This post was originally posted at FRS Real Life Journal on Blogger
The National Hockey League up until the late 1960s were a six team league, just six franchises in the whole league representing two huge countries physically Canada and America. Spanning from the Atlantic to the Pacific oceans, until they expanded in the late 1960s in major markets like Philadelphia, Pittsburgh, Atlanta, St. Louis, Denver, Los Angeles, Washington in the mid 1970s. The National Hockey League spent its first fifty- years or so trying to prove to North America, especially America that they were even a major sports league, they've passed that test since, but they had a hard time expanding anywhere.
The NHL was reluctant to expand which is good reasons for the World Hockey Association. Not sure why they called it that because they were only in two countries, but it's good for major league hockey in North America that they came into business in the early 1970s. Because they proved in just seven seasons that major league hockey could work in both Canada and America and went into markets like Hartford, Cleveland, Quebec, Winnipeg, Denver, Edmonton and others. Giving pro hockey players more of a choice in where they could play in what league and for what team.
The WHA proved that major league hockey could work in North America that the NHL was trapping it's player in having to play for one team even after their contract expired. And that the NHL wasn't doing a very good job in attracting as many fans as they could. The WHA was able to do as well as they did in that brief seven-year window that they had because they were able to attract talent that should've been in the NHL. But that the NHL let slide away from them because again they were trying to keep them with one club not letting see for themselves what else was out there.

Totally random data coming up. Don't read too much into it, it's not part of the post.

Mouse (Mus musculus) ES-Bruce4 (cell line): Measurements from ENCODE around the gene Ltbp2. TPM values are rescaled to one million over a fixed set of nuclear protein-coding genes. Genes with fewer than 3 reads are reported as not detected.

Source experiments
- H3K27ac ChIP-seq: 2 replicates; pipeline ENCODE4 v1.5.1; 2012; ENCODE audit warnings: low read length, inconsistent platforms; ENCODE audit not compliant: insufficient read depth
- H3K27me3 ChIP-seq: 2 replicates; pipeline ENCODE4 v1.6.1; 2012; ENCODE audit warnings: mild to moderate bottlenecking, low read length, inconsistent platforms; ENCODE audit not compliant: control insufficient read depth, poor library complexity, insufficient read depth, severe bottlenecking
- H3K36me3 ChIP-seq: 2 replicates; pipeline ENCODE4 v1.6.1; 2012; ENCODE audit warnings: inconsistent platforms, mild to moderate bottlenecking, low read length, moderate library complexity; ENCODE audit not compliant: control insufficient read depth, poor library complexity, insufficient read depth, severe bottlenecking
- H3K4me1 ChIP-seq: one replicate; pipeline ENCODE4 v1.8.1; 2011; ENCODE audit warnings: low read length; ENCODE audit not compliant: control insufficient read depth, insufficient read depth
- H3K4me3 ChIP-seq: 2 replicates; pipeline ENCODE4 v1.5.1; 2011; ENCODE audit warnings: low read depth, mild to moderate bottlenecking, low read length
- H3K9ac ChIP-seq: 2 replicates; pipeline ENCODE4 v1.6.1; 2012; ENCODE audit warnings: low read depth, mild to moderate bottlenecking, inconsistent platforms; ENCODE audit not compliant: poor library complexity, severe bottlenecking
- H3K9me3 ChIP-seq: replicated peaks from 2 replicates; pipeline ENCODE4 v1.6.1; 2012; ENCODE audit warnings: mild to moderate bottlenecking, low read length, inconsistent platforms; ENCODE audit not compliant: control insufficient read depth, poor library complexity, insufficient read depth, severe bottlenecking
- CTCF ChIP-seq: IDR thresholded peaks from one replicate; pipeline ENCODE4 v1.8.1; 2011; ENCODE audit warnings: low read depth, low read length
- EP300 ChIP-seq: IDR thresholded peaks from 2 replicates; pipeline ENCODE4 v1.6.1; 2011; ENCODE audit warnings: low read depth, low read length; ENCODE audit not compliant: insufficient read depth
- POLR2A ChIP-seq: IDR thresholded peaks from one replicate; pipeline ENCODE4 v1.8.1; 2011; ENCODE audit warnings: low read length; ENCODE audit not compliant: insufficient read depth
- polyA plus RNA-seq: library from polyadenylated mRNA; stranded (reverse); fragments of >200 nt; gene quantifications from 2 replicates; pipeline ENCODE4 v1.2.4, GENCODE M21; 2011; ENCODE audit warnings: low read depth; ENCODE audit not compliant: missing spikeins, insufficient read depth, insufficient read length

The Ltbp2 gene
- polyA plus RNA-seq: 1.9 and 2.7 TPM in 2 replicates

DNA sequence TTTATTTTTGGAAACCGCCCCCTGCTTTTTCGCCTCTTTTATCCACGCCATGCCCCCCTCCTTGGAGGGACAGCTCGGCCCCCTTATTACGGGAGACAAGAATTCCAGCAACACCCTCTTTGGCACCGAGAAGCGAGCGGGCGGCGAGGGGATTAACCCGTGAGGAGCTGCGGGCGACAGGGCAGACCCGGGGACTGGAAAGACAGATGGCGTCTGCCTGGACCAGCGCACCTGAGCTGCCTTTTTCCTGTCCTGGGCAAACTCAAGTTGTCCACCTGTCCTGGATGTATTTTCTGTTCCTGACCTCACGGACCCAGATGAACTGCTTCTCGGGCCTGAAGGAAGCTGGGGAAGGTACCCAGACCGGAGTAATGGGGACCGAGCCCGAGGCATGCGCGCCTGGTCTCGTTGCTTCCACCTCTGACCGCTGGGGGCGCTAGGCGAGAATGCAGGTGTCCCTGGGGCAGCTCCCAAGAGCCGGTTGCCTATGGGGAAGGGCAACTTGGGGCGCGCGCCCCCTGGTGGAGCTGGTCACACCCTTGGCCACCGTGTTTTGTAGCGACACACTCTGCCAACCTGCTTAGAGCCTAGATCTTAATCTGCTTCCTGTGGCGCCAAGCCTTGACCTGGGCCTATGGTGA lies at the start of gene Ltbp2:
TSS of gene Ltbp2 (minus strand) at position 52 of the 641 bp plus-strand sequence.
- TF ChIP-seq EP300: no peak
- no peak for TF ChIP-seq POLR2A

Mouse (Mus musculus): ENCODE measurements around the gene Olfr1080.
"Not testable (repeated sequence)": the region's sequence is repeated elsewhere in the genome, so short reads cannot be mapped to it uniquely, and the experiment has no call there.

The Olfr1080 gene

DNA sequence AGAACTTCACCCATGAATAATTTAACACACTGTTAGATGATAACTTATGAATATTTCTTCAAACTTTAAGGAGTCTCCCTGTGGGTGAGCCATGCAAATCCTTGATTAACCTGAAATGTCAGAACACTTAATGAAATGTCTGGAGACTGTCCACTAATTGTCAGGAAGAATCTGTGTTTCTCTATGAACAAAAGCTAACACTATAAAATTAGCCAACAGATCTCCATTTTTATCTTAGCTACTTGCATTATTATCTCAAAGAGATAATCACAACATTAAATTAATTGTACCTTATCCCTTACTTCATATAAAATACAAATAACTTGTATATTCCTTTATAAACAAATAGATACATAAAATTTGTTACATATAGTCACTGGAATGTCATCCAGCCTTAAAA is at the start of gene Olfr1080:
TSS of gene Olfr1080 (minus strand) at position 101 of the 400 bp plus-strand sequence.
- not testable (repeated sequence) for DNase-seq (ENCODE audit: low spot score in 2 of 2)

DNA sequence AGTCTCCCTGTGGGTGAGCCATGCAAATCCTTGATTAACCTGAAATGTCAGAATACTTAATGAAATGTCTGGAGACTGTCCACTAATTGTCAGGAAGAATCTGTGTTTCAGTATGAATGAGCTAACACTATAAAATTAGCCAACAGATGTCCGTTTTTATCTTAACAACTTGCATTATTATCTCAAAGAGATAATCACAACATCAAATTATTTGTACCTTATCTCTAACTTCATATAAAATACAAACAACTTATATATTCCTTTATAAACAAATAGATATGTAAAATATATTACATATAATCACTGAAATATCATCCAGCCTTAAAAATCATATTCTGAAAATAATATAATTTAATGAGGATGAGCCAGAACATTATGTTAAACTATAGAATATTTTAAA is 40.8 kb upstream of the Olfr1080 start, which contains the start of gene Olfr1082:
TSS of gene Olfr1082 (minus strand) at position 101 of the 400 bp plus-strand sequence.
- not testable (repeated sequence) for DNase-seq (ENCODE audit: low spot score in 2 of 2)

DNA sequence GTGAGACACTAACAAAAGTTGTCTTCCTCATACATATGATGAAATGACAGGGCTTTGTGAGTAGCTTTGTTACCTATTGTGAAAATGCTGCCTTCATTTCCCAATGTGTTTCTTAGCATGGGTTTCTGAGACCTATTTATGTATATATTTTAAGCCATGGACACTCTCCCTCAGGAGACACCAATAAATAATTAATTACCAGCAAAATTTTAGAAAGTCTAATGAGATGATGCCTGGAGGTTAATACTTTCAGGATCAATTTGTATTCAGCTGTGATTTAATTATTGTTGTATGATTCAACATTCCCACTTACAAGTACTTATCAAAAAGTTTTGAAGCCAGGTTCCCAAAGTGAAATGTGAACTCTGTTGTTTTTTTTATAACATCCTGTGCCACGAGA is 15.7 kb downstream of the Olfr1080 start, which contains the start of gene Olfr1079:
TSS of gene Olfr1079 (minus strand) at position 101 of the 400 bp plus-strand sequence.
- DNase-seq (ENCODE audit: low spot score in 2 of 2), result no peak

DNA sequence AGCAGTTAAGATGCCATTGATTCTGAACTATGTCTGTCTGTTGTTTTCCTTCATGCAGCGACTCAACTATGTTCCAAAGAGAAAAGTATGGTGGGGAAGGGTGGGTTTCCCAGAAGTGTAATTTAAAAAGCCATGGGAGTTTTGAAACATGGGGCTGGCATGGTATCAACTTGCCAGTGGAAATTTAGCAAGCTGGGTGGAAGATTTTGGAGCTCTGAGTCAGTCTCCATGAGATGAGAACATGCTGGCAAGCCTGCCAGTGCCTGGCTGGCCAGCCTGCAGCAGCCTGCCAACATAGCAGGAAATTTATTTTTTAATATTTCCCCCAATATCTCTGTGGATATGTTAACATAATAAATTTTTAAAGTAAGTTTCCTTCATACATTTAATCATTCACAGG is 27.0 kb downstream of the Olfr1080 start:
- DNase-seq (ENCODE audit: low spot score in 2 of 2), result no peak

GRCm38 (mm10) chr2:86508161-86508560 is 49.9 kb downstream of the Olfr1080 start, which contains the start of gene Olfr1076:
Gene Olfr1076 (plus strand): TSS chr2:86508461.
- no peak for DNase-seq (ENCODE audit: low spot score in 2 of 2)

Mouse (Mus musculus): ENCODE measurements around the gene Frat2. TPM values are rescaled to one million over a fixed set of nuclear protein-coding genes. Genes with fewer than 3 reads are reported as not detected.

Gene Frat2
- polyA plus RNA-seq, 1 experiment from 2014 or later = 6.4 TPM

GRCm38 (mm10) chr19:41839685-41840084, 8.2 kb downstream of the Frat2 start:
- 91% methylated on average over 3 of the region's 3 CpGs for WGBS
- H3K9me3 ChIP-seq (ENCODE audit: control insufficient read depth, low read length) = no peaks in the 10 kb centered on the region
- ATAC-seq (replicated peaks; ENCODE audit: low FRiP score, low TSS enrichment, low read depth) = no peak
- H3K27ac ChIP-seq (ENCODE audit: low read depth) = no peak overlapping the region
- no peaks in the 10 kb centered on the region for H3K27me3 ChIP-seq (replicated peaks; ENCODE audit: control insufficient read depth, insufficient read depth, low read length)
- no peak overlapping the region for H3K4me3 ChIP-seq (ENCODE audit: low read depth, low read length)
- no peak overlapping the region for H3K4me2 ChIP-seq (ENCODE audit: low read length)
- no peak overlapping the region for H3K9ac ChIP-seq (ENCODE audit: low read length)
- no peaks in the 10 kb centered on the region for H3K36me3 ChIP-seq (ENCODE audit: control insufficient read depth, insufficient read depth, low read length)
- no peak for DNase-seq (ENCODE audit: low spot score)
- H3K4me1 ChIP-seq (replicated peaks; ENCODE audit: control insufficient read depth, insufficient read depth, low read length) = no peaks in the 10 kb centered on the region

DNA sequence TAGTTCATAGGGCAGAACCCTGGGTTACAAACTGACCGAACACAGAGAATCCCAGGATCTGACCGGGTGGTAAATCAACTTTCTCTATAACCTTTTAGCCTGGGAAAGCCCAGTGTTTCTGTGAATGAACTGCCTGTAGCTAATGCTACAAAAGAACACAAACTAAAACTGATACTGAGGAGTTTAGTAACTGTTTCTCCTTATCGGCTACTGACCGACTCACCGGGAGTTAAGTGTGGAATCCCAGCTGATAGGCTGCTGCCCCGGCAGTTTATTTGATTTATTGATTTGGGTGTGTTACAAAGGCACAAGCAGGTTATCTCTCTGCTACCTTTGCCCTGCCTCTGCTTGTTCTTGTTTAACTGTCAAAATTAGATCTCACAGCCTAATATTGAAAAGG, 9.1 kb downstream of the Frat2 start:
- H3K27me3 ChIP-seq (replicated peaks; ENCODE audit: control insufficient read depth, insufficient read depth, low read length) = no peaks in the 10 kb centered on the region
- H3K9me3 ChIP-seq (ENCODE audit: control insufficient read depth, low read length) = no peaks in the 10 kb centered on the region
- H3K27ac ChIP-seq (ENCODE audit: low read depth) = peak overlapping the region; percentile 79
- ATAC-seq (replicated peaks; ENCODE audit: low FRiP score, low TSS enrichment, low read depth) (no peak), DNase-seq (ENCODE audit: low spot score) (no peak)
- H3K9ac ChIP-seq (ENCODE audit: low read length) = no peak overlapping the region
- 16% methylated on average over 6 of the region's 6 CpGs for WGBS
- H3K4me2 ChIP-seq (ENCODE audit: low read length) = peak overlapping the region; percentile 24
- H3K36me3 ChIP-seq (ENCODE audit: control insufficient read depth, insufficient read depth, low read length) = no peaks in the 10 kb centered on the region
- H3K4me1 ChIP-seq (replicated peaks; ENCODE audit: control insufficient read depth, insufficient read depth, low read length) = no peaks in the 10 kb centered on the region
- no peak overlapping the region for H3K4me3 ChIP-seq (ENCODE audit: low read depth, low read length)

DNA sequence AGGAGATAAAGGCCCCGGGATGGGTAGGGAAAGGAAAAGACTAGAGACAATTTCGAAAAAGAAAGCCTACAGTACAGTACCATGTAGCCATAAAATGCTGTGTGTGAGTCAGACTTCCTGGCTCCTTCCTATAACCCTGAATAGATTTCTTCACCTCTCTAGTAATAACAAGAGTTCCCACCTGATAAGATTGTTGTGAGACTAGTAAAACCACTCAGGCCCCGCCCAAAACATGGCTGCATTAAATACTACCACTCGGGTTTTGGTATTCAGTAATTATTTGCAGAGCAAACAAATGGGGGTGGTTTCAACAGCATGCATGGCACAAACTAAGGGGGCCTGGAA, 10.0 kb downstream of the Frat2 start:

But also players that should've been in the NHL, but there just wasn't enough room for them because again up until the late 1960s again the NHL only had six clubs. Which meant great players like forwards Bobby Hull, Gordie Howe, Wayne Gretsky who I guess the NHL thought was too small. But all Wayne Gretsky did was show the world that he might be the best hockey player who ever played. But you could also make a case for Gordie Howe as far as who's the greatest all around hockey player of all-time, but thats a different debate.
And without the WHA maybe the NHL doesn't have thirty clubs today, because maybe they wouldn't of taken chances on markets like Nashville, Tampa, Miami, Raleigh, Denver, San Jose etc. And maybe they are still a small league just trying to survive like the Major Indoor Soccer League or something. The WHA was a success because a lot of their clubs were able to become part of the NHL. Like the Winnipeg Jets, Edmonton Oilers and others. And proved that major league hockey can succeed in North America. And without the WHA, the NHL is probably not as successful as it is today.